Use These Phrases to Appear More Emotionally Intelligent at Work (and in Life)
Emotional intelligence is more important than ever in the workplace. We live in the midst of the Great Retirement , and people are less likely to stay at work where they are not felt, not seen, not heard and not appreciated. Employees want to work with and for people who demonstrate high levels of emotional intelligence—teammates and managers who demonstrate leadership along with self-awareness, empathy, and humility.
The cornerstone of emotional intelligence is the ability to perceive, evaluate, interpret, and manage emotions—both your own and those of others—and use those insights to spur positive action. This sensitivity can improve everything from communication and personal relationships to performance and job satisfaction. Here are a few key phrases that emotionally intelligent leaders use.
“I’m Listening” / “I Hear You”
Never underestimate the power of the message to someone that you are listening to. We’ve all been on the receiving side of barely making eye contact or a warm nod when we’re talking to another person in the middle of a sentence. How much more validated and valued would we feel if they confirmed that we were getting their undivided attention, with some eye contact and a simple “I’m listening”?
It is nice to realize that we are not only listened to, we are heard and understood. By saying “I hear you” and “I understand,” you let others know that their point of view, ideas, and experiences are correct.
“Tell me more”
Similarly, effective communicators don’t pretend to know something when they really don’t know anything, and don’t make the other person feel stupid for not expressing themselves clearly. When this situation arises, emotionally intelligent communicators use invitation language such as “Tell me more” or “Can you tell me more about this?” to show your commitment to the conversation and gain clarity without any judgment.
“I appreciate you”
Taking a step (or more) beyond “good work” will help strengthen the relationship in the future. While there’s nothing wrong with praise like “looks good” or “thank you,” saying you appreciate the person behind the job adds an extra layer of gratitude and connection. (If it’s too far out of your comfort zone, start with a related phrase: “I appreciate your work on this.”)
“I trust you”
Generally, people perform better when they are supported and believed in, rather than being micro-managed or over-questioning. Saying “I trust you” indicates a fundamental confidence in the decisions and abilities of the other person, which allows him to achieve results and build morale.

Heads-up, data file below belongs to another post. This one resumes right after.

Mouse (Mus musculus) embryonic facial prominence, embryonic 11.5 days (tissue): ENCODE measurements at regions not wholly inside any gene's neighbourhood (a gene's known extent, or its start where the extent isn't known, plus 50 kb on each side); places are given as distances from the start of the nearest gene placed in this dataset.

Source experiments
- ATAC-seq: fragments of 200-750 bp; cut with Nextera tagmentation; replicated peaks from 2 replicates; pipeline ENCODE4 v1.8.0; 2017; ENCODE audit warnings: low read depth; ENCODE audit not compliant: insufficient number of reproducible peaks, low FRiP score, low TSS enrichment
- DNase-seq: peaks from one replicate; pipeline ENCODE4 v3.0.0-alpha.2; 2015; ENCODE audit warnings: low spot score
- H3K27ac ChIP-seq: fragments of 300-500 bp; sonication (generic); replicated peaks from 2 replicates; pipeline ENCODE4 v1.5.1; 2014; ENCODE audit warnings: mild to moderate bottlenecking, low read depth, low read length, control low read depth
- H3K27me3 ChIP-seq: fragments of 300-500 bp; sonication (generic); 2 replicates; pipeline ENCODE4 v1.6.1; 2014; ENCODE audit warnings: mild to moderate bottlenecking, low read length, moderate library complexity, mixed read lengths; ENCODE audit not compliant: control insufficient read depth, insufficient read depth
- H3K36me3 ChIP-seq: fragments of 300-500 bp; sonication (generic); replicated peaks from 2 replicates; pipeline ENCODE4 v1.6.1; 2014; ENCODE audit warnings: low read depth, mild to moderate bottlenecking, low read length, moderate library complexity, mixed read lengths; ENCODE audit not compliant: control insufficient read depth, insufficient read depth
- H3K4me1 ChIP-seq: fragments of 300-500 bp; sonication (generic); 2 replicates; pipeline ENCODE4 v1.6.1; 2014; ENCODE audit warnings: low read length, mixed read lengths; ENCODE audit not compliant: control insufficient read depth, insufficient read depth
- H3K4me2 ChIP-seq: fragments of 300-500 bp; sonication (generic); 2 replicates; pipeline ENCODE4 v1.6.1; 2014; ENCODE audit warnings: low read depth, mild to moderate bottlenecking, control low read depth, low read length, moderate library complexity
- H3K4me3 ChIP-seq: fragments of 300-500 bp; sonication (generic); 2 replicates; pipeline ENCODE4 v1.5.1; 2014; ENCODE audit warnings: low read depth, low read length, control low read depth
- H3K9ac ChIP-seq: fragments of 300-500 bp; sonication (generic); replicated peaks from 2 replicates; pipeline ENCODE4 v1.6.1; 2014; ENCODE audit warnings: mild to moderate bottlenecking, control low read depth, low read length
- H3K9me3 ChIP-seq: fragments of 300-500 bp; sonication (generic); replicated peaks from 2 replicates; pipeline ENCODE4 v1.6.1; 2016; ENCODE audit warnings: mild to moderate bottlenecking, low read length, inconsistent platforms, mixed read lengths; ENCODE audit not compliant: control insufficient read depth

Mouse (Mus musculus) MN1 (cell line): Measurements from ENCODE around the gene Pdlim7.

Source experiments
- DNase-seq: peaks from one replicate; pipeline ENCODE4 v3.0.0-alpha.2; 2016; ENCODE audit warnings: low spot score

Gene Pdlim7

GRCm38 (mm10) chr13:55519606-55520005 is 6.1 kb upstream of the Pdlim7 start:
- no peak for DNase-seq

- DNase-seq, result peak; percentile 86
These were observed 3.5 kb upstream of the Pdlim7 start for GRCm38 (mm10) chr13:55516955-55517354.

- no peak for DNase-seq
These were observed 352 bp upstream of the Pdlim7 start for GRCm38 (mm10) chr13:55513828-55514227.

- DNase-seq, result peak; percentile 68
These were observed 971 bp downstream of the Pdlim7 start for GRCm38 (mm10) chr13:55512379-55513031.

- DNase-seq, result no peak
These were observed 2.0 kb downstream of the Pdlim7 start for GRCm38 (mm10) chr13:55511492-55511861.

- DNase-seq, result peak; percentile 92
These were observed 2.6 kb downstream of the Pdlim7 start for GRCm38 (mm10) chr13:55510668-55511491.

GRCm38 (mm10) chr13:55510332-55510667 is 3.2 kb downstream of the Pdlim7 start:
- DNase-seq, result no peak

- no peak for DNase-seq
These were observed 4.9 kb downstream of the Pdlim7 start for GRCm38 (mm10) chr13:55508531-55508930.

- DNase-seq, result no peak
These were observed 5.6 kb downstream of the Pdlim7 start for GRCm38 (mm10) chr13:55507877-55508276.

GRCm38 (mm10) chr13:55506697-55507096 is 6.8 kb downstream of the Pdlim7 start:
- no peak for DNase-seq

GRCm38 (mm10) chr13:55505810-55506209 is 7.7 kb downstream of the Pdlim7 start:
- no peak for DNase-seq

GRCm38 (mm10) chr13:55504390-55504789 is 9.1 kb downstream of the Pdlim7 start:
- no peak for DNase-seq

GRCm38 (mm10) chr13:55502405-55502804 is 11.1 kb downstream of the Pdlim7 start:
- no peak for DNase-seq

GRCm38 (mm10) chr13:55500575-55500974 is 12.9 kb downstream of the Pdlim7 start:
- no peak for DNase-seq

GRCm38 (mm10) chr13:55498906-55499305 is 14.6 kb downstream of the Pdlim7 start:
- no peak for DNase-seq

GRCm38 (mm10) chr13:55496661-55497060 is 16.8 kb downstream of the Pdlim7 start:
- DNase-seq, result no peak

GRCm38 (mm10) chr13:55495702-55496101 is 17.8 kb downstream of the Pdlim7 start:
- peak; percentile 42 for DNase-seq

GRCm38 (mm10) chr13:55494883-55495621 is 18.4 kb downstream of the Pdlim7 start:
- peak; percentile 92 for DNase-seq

“What do you think? Did I miss something?”
High EQ employees and leaders don’t censor ideas, feedback, or assume they know more than everyone else. In his book The Conscious Project Manager, author Colin Ellis notes, “Emotionally intelligent leaders are open-minded by nature and never stop looking for opportunities to discuss the thoughts and views of others.” One way to do this is to actively invite and allow meaningful contributions from others.
“I have a different point of view”
Emotional intelligence does not mean creating unnecessary drama or avoiding disagreements in the workplace. If your thoughts do not coincide with your colleagues, instead of remaining silent (and subsequently stewing that someone else’s work was a success), directly saying “disagree” or starting with a cloying: “With all due respect”, say: “I have a different point of view “. This opens the door to respectful disagreement and dialogue.
“Is everything all right?”
While your first reaction to a missed deadline or a teammate’s poor performance may be frustration or anger, showing empathy and caring for the well-being of others is at the forefront of emotionally intelligent thinking in the workplace. If a person who is usually dependable does not live up to the expected standards, put disappointment aside and ask earnestly about their well-being first.
The ability to apologize is not a sign of weakness at all, but a hallmark of emotional intelligence. Admitting mistakes, accepting responsibility, showing remorse, and wanting to do better are the foundational elements of productive relationship building. (However, “sorry” should be reserved for when you cause personal pain, embarrassment, or a breach of trust; it shouldn’t be thrown every time you’re late or have a question .) For that, see below.
“Thanks for understanding”
Many of us have a tendency to overly apologize for everything from our appearance and feelings to embarrassment or delay due to extenuating circumstances. Where “I’m sorry” is focused on you and your feelings, thanking someone else for understanding will shift the focus to what they’re going through. Try replacing “Thank you for understanding” the next time you need to leave early to pick up your child, or turn in something later than expected.